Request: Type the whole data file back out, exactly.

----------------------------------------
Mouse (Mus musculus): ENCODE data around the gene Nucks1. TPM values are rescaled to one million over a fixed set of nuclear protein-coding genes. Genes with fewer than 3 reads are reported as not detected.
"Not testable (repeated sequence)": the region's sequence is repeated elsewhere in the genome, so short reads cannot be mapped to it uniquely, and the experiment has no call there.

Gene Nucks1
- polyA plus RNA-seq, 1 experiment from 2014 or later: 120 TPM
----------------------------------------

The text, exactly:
Mouse (Mus musculus): ENCODE data around the gene Nucks1. TPM values are rescaled to one million over a fixed set of nuclear protein-coding genes. Genes with fewer than 3 reads are reported as not detected.
"Not testable (repeated sequence)": the region's sequence is repeated elsewhere in the genome, so short reads cannot be mapped to it uniquely, and the experiment has no call there.

Gene Nucks1
- polyA plus RNA-seq, 1 experiment from 2014 or later: 120 TPM